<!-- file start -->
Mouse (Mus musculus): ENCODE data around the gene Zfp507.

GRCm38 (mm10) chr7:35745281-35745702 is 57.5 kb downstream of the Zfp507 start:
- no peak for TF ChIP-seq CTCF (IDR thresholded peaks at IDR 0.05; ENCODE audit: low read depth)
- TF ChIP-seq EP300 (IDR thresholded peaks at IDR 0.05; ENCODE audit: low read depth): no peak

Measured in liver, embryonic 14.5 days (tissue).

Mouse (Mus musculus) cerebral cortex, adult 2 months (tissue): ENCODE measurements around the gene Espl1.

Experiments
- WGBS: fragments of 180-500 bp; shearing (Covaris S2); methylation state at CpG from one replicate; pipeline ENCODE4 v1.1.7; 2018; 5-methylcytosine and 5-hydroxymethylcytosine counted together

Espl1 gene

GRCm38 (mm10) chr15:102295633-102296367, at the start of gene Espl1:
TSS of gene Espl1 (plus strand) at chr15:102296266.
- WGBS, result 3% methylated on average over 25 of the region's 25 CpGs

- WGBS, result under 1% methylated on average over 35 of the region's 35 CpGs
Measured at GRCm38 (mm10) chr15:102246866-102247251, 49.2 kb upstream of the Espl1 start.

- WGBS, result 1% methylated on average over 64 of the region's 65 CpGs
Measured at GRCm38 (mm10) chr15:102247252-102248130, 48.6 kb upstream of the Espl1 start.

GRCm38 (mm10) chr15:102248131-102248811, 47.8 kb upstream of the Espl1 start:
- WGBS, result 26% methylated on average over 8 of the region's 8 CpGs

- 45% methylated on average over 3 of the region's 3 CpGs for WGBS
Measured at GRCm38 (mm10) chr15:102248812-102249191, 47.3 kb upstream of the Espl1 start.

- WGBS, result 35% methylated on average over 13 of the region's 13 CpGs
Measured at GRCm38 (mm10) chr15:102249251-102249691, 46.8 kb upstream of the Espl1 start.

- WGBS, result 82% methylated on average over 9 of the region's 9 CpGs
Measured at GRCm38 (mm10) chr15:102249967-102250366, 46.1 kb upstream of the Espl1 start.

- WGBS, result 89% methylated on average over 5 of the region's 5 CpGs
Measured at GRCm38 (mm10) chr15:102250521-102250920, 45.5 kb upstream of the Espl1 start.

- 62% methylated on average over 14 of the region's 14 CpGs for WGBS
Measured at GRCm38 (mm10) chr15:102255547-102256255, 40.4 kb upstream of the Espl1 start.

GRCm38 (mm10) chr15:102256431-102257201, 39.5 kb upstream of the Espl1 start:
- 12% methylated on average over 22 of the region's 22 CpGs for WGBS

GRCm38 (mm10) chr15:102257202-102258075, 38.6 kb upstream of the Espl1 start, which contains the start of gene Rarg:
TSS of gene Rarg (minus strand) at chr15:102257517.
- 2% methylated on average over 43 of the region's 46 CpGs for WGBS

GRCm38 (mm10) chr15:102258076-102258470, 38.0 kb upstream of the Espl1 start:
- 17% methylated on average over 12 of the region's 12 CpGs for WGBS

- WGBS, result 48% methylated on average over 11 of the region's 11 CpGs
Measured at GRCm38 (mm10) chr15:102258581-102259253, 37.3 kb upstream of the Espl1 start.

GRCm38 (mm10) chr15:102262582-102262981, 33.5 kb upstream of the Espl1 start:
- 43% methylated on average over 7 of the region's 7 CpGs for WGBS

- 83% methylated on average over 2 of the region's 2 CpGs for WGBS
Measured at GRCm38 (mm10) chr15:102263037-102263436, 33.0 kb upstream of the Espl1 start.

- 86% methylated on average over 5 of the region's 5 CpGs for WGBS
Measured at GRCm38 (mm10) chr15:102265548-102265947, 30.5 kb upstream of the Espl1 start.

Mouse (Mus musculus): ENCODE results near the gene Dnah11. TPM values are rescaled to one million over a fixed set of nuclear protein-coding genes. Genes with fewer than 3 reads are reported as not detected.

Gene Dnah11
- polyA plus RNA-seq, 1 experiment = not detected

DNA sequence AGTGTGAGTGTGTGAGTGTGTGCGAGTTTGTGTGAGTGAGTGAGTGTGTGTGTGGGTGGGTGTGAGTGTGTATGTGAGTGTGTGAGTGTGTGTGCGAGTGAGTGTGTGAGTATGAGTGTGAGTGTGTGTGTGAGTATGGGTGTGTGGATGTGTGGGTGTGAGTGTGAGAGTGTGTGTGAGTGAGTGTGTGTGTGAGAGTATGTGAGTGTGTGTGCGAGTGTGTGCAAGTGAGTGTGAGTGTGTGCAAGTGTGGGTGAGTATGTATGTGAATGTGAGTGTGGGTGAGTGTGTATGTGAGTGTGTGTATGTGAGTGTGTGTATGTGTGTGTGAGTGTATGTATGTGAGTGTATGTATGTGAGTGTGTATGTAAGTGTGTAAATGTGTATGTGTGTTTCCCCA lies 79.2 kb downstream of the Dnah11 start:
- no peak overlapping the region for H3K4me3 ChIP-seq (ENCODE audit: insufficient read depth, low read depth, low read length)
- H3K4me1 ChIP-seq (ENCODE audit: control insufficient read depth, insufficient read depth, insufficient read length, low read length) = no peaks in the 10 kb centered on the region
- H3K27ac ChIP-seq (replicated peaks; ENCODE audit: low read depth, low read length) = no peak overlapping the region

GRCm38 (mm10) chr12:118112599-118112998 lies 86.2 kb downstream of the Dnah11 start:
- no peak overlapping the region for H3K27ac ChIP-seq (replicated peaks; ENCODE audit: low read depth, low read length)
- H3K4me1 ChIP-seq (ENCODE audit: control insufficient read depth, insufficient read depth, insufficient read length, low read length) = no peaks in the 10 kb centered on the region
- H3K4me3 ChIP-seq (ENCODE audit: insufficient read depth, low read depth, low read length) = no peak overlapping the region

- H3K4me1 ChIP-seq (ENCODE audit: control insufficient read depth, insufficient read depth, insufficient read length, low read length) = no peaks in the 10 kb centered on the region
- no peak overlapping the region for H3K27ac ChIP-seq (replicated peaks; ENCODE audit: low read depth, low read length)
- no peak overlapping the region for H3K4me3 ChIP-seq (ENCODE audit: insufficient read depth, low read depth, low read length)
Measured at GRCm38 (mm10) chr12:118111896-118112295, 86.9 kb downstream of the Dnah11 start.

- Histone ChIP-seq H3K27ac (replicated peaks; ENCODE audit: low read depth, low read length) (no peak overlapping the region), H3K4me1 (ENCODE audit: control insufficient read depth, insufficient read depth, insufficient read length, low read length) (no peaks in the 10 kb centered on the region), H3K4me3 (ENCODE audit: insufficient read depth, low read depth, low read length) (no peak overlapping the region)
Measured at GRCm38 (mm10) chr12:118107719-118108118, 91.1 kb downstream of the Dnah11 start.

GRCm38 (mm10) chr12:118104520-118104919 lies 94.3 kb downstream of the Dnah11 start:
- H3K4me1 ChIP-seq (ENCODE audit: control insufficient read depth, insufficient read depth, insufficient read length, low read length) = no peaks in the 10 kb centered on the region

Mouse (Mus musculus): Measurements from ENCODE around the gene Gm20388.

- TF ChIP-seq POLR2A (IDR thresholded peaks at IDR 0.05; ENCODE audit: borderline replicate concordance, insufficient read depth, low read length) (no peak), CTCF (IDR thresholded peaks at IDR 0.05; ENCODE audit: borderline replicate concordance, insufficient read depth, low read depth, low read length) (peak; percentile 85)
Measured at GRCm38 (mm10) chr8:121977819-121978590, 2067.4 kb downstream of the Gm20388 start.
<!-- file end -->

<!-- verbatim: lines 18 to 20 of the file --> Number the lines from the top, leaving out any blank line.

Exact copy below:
- WGBS, result 26% methylated on average over 8 of the region's 8 CpGs

- 45% methylated on average over 3 of the region's 3 CpGs for WGBS
Measured at GRCm38 (mm10) chr15:102248812-102249191, 47.3 kb upstream of the Espl1 start.